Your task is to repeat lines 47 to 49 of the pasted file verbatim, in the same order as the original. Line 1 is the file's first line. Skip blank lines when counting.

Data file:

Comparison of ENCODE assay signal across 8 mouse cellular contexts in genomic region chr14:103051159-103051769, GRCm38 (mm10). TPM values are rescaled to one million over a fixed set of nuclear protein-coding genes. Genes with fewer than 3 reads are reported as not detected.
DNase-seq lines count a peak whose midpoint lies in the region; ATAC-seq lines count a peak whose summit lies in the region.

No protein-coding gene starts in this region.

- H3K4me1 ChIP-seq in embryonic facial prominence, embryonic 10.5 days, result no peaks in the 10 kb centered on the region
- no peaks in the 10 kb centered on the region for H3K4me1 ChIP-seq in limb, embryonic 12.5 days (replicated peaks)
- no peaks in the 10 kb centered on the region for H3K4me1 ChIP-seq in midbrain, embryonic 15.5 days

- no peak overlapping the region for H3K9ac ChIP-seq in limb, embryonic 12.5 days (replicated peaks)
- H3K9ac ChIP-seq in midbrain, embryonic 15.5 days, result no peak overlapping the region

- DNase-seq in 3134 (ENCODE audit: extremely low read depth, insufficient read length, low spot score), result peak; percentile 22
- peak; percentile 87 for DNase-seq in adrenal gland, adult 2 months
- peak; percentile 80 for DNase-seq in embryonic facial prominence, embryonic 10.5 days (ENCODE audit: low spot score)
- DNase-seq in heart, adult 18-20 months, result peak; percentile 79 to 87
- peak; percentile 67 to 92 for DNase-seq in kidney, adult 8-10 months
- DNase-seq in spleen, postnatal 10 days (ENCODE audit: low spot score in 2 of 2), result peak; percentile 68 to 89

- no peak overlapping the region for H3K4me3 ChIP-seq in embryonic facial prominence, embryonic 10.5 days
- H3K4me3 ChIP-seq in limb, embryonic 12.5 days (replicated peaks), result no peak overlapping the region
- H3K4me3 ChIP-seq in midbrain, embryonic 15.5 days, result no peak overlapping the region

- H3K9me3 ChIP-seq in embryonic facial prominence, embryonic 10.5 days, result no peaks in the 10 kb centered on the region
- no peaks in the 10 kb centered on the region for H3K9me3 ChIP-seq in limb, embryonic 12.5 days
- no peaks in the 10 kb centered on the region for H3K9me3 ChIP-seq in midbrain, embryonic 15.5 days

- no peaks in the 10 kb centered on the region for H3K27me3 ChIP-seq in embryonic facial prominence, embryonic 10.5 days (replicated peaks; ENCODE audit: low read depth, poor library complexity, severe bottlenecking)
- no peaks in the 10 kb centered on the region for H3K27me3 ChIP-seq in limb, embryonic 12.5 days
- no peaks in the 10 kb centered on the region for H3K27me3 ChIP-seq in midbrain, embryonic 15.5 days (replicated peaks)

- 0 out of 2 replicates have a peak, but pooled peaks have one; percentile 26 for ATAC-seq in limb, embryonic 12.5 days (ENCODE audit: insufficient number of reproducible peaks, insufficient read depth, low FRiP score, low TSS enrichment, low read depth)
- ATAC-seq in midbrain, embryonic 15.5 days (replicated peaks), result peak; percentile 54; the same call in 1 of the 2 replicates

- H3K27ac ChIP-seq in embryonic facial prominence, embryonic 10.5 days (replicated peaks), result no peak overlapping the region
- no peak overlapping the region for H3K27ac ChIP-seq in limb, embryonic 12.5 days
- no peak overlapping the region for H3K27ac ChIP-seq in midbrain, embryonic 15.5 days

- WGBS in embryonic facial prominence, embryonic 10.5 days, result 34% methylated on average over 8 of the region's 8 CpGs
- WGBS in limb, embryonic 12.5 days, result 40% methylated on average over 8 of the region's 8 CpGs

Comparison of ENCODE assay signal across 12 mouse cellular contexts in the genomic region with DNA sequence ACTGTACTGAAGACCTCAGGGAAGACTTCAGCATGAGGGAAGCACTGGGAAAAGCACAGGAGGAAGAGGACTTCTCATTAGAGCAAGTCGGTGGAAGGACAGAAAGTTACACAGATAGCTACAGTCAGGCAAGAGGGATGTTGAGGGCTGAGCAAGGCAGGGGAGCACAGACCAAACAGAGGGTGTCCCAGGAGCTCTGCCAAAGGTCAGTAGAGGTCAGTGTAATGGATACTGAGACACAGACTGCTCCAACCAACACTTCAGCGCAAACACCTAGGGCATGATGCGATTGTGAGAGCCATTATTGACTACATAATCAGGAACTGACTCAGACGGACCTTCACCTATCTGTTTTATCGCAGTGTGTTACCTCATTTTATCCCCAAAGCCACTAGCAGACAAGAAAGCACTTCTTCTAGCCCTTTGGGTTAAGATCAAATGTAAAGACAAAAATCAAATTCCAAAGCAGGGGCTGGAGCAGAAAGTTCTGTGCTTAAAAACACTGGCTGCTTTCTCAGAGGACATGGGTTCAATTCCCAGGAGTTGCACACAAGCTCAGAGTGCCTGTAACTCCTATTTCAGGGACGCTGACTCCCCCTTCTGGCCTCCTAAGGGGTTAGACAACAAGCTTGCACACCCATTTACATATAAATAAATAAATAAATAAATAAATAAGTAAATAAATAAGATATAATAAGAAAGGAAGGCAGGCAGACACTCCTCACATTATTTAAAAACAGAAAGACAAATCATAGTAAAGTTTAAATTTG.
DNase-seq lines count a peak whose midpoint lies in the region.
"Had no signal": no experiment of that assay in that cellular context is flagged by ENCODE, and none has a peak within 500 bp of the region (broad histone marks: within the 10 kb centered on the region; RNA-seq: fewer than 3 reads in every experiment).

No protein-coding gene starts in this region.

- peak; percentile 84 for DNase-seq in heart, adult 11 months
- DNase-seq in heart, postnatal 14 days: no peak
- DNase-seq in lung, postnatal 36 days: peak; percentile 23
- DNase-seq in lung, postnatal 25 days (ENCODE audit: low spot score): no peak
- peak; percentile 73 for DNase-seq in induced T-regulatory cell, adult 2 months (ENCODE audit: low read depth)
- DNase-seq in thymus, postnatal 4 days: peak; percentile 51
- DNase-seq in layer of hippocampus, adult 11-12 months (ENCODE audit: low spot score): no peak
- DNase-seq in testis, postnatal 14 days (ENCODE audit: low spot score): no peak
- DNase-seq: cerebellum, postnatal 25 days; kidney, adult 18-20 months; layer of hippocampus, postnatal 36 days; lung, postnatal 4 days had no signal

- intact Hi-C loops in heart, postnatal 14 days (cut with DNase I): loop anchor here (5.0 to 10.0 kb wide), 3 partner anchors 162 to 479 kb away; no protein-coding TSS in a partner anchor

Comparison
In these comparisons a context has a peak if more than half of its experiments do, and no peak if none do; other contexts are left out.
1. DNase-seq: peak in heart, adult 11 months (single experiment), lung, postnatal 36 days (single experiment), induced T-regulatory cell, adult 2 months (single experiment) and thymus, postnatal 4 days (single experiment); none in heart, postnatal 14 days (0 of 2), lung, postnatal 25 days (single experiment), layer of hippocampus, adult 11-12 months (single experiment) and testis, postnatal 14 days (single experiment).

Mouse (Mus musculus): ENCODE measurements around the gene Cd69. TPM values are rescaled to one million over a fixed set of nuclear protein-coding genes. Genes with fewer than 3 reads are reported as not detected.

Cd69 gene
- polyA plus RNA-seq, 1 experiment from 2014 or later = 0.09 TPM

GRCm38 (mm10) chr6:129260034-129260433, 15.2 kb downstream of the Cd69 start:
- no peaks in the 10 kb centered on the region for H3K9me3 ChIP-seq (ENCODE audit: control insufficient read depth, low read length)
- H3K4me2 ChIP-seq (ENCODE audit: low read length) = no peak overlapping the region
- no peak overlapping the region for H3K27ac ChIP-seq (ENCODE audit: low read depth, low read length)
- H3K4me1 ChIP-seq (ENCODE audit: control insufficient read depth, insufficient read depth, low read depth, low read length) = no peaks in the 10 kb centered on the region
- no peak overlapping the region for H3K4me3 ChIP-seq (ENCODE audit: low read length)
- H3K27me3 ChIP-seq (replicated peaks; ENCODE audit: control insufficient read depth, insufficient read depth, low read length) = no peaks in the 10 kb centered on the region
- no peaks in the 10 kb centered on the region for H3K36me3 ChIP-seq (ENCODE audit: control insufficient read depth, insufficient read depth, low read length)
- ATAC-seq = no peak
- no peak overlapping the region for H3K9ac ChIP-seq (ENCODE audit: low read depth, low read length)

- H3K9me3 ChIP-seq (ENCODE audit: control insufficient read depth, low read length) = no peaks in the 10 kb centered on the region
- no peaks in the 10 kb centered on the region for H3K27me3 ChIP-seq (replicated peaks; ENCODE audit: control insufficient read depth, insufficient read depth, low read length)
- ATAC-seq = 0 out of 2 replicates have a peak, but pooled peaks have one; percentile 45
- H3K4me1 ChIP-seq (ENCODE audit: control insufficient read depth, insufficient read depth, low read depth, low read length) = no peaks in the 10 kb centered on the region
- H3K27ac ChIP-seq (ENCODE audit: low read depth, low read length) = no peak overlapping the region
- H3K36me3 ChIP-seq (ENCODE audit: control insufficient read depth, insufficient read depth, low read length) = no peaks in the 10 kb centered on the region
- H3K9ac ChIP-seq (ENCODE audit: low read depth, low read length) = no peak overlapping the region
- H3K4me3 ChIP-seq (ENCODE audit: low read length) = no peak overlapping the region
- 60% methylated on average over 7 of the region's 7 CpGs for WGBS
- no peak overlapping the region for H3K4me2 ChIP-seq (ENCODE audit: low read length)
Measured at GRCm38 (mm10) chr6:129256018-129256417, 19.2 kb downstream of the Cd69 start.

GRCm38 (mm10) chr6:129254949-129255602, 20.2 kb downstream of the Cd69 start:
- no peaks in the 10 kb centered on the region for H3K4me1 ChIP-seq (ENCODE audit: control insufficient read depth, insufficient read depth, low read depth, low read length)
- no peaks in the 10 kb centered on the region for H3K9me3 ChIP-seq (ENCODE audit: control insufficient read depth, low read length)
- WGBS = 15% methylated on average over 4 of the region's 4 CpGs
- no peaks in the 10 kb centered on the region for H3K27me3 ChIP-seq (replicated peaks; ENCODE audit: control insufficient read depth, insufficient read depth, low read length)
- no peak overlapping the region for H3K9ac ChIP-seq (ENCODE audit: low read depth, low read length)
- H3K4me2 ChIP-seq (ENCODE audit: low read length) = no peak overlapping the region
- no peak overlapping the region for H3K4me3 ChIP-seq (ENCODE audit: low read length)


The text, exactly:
1. DNase-seq: peak in heart, adult 11 months (single experiment), lung, postnatal 36 days (single experiment), induced T-regulatory cell, adult 2 months (single experiment) and thymus, postnatal 4 days (single experiment); none in heart, postnatal 14 days (0 of 2), lung, postnatal 25 days (single experiment), layer of hippocampus, adult 11-12 months (single experiment) and testis, postnatal 14 days (single experiment).

Mouse (Mus musculus): ENCODE measurements around the gene Cd69. TPM values are rescaled to one million over a fixed set of nuclear protein-coding genes. Genes with fewer than 3 reads are reported as not detected.

Cd69 gene